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Are Consumers Myopic? Evidence from New and Used Car Purchases

Author

Listed:
  • Meghan R. Busse
  • Christopher R. Knittel
  • Florian Zettelmeyer

Abstract

We investigate whether car buyers are myopic about future fuel costs. We estimate the effect of gasoline prices on short-run equilibrium prices of cars of different fuel economies. We then compare the implied changes in willingness-to-pay to the associated changes in expected future gasoline costs for cars of different fuel economies in order to calculate implicit discount rates. Using different assumptions about annual mileage, survival rates, and demand elasticities, we calculate a range of implicit discount rates similar to the range of interest rates paid by car buyers who borrow. We interpret this as showing little evidence of consumer myopia. (JEL D12, H25, L11, L62, L71, L81)

Suggested Citation

  • Meghan R. Busse & Christopher R. Knittel & Florian Zettelmeyer, 2013. "Are Consumers Myopic? Evidence from New and Used Car Purchases," American Economic Review, American Economic Association, vol. 103(1), pages 220-256, February.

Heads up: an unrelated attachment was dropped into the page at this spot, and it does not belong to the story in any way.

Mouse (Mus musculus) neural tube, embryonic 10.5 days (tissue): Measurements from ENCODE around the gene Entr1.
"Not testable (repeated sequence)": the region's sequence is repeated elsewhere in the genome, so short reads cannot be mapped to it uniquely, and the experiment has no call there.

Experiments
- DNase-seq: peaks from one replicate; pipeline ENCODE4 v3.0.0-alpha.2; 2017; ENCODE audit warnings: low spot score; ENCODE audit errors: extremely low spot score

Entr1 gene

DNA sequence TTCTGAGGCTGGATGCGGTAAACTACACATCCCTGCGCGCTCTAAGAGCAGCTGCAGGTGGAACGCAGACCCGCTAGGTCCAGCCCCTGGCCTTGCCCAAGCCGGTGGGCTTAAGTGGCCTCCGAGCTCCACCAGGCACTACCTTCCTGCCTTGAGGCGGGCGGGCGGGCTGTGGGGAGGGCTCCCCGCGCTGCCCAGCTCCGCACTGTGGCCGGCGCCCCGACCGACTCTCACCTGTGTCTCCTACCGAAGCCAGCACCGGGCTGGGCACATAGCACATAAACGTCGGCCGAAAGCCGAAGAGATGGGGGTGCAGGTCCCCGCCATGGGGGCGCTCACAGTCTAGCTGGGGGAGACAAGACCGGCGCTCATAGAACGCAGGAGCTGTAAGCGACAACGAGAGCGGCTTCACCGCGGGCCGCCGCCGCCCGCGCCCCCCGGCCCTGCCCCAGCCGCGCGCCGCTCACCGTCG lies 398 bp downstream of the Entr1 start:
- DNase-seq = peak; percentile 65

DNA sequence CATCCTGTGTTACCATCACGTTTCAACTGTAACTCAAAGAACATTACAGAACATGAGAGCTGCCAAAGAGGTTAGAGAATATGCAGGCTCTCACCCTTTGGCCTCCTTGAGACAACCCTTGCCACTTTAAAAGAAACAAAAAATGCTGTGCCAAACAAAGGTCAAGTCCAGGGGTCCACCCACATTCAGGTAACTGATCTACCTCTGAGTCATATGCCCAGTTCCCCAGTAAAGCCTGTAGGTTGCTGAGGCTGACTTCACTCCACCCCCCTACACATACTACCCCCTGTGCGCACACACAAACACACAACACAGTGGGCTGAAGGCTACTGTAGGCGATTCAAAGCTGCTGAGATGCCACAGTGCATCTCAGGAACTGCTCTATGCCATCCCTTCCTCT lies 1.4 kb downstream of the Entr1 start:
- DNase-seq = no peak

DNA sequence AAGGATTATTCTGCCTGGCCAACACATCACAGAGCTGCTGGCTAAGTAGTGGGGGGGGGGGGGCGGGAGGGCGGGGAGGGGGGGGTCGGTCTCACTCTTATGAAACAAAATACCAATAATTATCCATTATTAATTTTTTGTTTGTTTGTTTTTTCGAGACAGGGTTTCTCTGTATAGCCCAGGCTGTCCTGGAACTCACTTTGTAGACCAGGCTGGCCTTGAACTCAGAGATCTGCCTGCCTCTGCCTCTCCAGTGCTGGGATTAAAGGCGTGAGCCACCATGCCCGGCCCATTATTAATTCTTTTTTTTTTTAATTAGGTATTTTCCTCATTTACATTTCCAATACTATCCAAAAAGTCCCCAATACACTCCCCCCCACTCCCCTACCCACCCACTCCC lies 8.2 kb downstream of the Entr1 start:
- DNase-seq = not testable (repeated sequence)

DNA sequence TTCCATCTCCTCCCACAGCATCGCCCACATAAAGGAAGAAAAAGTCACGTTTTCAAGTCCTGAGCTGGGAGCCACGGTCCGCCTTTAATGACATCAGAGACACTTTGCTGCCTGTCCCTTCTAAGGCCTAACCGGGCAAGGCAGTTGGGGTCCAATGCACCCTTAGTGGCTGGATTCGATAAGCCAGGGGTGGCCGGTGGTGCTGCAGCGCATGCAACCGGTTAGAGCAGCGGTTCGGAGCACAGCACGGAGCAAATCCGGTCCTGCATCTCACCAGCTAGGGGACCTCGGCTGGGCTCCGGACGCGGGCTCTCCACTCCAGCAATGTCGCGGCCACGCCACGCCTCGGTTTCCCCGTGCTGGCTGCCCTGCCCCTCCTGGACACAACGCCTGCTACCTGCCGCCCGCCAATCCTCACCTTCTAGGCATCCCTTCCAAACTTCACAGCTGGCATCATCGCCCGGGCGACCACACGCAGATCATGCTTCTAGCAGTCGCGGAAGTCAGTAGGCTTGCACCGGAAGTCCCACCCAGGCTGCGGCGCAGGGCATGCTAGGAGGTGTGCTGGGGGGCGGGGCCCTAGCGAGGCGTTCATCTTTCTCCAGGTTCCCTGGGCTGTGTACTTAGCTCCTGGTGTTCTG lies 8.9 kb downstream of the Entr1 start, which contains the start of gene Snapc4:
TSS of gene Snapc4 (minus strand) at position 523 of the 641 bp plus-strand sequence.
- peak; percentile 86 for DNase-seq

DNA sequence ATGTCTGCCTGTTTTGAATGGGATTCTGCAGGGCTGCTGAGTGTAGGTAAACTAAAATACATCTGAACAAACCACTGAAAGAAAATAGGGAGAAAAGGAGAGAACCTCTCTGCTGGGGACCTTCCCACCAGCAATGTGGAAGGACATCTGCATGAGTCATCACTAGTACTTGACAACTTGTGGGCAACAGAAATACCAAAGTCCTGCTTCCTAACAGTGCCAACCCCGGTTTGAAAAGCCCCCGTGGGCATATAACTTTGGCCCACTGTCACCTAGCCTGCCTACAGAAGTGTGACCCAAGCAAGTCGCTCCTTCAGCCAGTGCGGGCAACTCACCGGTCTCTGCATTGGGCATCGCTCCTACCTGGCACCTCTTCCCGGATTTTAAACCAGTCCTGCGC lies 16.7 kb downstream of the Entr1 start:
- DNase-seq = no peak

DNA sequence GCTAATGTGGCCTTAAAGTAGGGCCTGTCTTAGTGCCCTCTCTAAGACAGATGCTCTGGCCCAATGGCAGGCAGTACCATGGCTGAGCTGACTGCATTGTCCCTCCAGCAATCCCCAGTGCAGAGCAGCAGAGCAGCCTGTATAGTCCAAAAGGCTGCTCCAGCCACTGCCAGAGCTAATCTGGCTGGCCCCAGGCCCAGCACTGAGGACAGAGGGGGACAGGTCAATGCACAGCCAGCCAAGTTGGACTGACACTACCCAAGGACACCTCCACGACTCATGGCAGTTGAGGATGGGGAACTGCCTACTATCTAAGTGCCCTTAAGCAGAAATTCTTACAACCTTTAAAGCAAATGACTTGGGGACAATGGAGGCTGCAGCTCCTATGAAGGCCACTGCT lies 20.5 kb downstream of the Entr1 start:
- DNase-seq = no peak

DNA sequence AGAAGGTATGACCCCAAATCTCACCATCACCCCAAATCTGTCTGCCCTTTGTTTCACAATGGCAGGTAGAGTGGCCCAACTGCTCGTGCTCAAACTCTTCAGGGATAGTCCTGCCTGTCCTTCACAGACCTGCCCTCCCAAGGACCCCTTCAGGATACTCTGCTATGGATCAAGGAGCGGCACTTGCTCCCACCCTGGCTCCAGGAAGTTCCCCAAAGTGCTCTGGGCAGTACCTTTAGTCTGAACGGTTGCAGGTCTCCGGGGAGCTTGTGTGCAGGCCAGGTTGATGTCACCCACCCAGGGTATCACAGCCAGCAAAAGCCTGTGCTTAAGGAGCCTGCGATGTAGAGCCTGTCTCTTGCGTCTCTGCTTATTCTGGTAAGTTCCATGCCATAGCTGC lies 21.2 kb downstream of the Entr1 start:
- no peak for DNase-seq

• Handle: RePEc:aea:aecrev:v:103:y:2013:i:1:p:220-56
    Note: DOI: 10.1257/aer.103.1.220
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    More about this item

    JEL classification:

    • D12 - Microeconomics - - Household Behavior - - - Consumer Economics: Empirical Analysis
    • H25 - Public Economics - - Taxation, Subsidies, and Revenue - - - Business Taxes and Subsidies
    • L11 - Industrial Organization - - Market Structure, Firm Strategy, and Market Performance - - - Production, Pricing, and Market Structure; Size Distribution of Firms
    • L62 - Industrial Organization - - Industry Studies: Manufacturing - - - Automobiles; Other Transportation Equipment; Related Parts and Equipment
    • L71 - Industrial Organization - - Industry Studies: Primary Products and Construction - - - Mining, Extraction, and Refining: Hydrocarbon Fuels
    • L81 - Industrial Organization - - Industry Studies: Services - - - Retail and Wholesale Trade; e-Commerce

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